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Eur J Cancer. 2016 Jun;60:190-209. doi: 10.1016/j.ejca.2016.02.025. Epub 2016 Apr 13.

Cutaneous, gastrointestinal, hepatic, endocrine, and renal side-effects of anti-PD-1 therapy.

Author information

1
Department of Dermatology, University Hospital Erlangen, Friedrich-Alexander-University Erlangen-Nürnberg (FAU), Germany.
2
Department of Dermatology, University Hospital Tübingen, Germany.
3
Department of Dermatology, University Hospital Mainz, Germany.
4
Department of Dermatology, University Hospital Zurich, Switzerland.
5
Department of Dermatology, University Hospital, University Duisburg-Essen, Germany.
6
Department of Dermatology and Allergy, Skin Cancer Center Hannover, Hannover Medical School, Germany.
7
Skin Cancer Unit, German Cancer Research Center (DKFZ), Heidelberg, Germany; Department of Dermatology, Venereology and Allergology, University Medical Center Mannheim, Ruprecht-Karl University of Heidelberg, Mannheim, Germany.
8
Department of Dermatology, University Hospital Magdeburg, Germany.
9
Department of Dermatology, University Hospital Heidelberg, Germany.
10
Department of Dermatology, University Hospital Dresden, Germany.
11
Department of Dermatology and Allergology, Ludwig-Maximilian-University (LMU) Munich, Germany.
12
Department of Dermatology, University Hospital Münster, Münster, Germany.
13
Department of Dermatology, University Hospital RWTH Aachen, Germany.
14
Department of Dermatology, University Hospital Würzburg, Germany.
15
III. Medical Department, Technische Universität München (TUM), Munich, Germany.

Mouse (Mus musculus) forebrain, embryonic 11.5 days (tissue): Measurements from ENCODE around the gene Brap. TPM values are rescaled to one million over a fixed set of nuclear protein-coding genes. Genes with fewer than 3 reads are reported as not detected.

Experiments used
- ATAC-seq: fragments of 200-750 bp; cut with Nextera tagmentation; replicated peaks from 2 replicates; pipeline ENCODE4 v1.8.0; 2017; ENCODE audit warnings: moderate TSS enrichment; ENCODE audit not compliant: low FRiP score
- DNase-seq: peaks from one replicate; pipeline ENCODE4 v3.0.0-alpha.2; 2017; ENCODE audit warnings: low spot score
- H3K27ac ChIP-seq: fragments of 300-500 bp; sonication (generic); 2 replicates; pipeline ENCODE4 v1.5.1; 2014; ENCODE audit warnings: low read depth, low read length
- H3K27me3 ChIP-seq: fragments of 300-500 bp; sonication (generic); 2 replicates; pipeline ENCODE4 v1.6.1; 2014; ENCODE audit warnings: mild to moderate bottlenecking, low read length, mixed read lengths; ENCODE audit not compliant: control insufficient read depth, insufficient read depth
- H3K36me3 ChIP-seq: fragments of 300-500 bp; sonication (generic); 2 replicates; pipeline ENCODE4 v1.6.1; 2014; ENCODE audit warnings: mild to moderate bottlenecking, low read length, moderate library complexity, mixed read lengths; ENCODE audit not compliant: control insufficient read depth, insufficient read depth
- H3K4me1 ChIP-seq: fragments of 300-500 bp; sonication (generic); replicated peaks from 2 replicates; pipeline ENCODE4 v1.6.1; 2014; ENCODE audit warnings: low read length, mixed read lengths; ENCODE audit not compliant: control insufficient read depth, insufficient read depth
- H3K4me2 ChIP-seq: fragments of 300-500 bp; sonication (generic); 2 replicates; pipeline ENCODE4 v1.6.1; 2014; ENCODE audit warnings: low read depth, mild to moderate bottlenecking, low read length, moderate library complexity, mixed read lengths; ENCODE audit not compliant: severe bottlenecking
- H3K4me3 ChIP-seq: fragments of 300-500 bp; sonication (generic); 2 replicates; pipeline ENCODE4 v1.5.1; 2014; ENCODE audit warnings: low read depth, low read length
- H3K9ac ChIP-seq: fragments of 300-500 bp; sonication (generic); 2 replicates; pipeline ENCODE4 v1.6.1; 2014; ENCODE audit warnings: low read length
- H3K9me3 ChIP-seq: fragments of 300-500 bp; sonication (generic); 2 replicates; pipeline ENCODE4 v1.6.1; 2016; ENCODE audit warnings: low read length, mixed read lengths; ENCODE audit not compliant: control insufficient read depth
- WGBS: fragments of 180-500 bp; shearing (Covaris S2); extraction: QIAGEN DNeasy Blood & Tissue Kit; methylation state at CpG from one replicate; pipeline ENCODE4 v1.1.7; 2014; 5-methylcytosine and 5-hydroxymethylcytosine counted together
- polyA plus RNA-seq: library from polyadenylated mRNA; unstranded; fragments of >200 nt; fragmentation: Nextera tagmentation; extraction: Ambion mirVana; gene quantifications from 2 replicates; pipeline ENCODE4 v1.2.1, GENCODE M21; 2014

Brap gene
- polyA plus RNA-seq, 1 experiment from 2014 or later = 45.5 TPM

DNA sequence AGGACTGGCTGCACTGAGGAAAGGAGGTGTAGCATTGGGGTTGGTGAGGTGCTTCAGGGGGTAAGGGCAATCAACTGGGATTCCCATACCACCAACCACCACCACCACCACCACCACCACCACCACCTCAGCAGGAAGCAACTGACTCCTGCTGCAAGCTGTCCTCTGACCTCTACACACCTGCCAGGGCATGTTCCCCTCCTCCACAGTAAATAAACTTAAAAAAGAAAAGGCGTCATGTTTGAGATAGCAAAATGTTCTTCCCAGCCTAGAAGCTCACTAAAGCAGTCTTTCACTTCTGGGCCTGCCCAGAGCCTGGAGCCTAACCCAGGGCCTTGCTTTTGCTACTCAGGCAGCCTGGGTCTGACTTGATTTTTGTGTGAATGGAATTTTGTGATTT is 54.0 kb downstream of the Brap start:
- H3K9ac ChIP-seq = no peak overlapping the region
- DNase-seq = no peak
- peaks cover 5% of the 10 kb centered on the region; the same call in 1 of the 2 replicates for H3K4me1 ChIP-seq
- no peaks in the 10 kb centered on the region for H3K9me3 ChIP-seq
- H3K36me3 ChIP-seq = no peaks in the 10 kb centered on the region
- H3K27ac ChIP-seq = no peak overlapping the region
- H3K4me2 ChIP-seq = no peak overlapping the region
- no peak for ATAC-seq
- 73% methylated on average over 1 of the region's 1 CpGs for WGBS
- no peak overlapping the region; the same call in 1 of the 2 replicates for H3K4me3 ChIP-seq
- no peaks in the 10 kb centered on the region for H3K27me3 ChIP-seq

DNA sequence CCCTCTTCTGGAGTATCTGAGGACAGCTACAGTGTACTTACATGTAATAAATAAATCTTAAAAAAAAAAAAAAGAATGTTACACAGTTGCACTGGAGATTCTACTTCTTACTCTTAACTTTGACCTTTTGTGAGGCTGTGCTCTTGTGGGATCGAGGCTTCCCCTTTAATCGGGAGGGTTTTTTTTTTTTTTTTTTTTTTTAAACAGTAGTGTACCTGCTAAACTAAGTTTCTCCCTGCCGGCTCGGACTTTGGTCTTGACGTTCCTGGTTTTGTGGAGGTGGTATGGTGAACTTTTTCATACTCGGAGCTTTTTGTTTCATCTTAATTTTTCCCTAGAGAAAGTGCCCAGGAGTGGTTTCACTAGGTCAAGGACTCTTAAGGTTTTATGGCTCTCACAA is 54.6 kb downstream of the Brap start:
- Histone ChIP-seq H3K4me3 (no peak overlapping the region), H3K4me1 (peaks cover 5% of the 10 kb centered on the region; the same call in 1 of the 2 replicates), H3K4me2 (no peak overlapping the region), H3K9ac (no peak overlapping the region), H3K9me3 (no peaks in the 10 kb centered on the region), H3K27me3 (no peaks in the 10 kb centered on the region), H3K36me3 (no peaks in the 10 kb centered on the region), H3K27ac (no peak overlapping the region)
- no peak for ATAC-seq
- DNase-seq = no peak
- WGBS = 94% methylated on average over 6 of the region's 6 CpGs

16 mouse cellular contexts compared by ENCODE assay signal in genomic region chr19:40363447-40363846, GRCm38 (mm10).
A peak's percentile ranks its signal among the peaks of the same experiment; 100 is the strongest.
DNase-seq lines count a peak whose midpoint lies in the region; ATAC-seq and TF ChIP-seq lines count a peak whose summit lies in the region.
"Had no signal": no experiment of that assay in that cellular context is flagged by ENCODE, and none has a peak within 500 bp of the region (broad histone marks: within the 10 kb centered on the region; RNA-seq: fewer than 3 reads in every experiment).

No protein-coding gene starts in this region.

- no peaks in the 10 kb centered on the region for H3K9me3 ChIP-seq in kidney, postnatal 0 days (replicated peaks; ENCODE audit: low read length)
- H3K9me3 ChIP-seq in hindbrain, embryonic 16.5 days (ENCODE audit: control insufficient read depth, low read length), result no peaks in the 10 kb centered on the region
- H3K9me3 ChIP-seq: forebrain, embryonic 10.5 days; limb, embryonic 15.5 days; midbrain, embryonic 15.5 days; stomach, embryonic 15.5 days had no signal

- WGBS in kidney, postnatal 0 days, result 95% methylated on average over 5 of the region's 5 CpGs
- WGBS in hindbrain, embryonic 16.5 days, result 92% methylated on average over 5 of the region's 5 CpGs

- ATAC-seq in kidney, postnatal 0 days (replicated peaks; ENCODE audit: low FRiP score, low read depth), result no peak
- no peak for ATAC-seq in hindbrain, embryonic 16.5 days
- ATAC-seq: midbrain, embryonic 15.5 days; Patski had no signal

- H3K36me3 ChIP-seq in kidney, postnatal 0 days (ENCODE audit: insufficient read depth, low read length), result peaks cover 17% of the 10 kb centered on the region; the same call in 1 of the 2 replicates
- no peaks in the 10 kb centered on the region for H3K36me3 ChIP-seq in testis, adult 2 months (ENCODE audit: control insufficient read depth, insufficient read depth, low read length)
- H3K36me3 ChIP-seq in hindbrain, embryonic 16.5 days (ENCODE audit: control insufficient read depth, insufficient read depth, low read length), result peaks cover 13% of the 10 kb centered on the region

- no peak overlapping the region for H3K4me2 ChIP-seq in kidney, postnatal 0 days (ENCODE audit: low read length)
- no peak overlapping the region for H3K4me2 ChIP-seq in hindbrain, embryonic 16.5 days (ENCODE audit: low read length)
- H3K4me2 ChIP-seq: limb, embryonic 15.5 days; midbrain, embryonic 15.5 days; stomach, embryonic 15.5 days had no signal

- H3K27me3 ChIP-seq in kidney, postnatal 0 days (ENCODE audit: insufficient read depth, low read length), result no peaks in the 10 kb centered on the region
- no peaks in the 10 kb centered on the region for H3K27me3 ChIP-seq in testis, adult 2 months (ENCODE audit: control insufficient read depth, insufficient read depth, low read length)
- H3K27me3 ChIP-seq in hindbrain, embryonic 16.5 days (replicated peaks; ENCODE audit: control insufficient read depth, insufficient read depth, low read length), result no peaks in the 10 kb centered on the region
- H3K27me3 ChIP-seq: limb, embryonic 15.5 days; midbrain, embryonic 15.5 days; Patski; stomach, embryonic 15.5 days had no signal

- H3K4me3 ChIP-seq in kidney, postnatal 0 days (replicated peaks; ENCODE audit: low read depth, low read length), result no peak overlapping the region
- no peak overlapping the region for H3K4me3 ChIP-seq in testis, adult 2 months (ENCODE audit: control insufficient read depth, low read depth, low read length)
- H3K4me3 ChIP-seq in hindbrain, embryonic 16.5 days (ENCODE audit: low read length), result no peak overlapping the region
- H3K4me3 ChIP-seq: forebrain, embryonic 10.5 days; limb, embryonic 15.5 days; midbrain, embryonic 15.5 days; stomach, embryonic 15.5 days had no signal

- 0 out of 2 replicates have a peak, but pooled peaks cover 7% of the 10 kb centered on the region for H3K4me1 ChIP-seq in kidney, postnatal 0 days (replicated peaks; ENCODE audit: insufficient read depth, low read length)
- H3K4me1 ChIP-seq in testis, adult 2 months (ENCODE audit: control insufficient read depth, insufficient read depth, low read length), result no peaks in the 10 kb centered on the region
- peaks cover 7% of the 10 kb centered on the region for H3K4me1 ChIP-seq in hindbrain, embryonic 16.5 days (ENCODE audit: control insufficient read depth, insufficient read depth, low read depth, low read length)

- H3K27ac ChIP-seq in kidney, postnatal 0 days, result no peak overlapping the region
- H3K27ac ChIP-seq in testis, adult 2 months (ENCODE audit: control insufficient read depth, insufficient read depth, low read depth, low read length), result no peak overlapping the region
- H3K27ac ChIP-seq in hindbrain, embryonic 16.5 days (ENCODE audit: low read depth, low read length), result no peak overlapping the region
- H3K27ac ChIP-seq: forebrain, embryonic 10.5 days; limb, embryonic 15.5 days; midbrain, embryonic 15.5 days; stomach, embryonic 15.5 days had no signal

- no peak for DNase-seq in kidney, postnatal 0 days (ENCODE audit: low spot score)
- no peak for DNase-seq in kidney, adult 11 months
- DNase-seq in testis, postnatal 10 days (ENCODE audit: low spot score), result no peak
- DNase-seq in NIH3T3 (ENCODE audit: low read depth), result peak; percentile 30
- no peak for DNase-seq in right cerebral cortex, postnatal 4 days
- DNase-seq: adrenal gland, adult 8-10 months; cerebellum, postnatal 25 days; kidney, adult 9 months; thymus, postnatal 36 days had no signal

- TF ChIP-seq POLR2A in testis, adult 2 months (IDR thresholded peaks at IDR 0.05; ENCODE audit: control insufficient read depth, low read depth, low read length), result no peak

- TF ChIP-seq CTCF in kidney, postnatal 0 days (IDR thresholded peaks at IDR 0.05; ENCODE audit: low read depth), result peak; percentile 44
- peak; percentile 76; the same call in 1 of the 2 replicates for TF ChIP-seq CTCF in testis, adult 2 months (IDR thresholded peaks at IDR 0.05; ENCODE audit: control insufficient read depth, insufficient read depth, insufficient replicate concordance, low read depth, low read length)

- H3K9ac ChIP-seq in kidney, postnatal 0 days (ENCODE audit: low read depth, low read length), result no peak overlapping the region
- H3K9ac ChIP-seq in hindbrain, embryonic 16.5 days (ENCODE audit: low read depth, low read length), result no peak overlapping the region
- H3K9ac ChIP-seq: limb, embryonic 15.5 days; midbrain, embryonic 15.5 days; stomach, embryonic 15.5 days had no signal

16
Department of Dermatology, University Hospital Erlangen, Friedrich-Alexander-University Erlangen-Nürnberg (FAU), Germany. Electronic address: Lucie.Heinzerling@uk-erlangen.de.

Abstract

BACKGROUND:

Anti-programmed cell death receptor-1 (PD-1) antibodies represent an effective treatment option for metastatic melanoma as well as for other cancer entities. They act via blockade of the PD-1 receptor, an inhibitor of the T-cell effector mechanisms that limit immune responses against tumours. As reported for ipilimumab, the anti-PD-1 antibodies pembrolizumab and nivolumab can induce immune-related adverse events (irAEs). These side-effects affect skin, gastrointestinal tract, liver, endocrine system and other organ systems. Since life-threatening and fatal irAEs have been reported, adequate diagnosis and management are essential.

METHODS AND FINDINGS:

In total, 496 patients with metastatic melanoma from 15 skin cancer centers were treated with pembrolizumab or nivolumab; 242 side-effects were described in 138 patients. In 116 of the 138 patients, side-effects affected the skin, gastrointestinal tract, liver, endocrine, and renal system. Rare side-effects included diabetes mellitus, lichen planus, and pancreas insufficiency due to pancreatitis.

CONCLUSION:

Anti-PD1 antibodies can induce a plethora of irAEs. The knowledge of them will allow prompt diagnosis and improve the management resulting in decreased morbidity.

KEYWORDS:

Adverse event; Anti-PD-1; Checkpoint inhibitors; Immune-related; Nivolumab; Pembrolizumab; Side-effect; Tolerability; Toxicity

PMID:
27085692
DOI:
10.1016/j.ejca.2016.02.025
[Indexed for MEDLINE]

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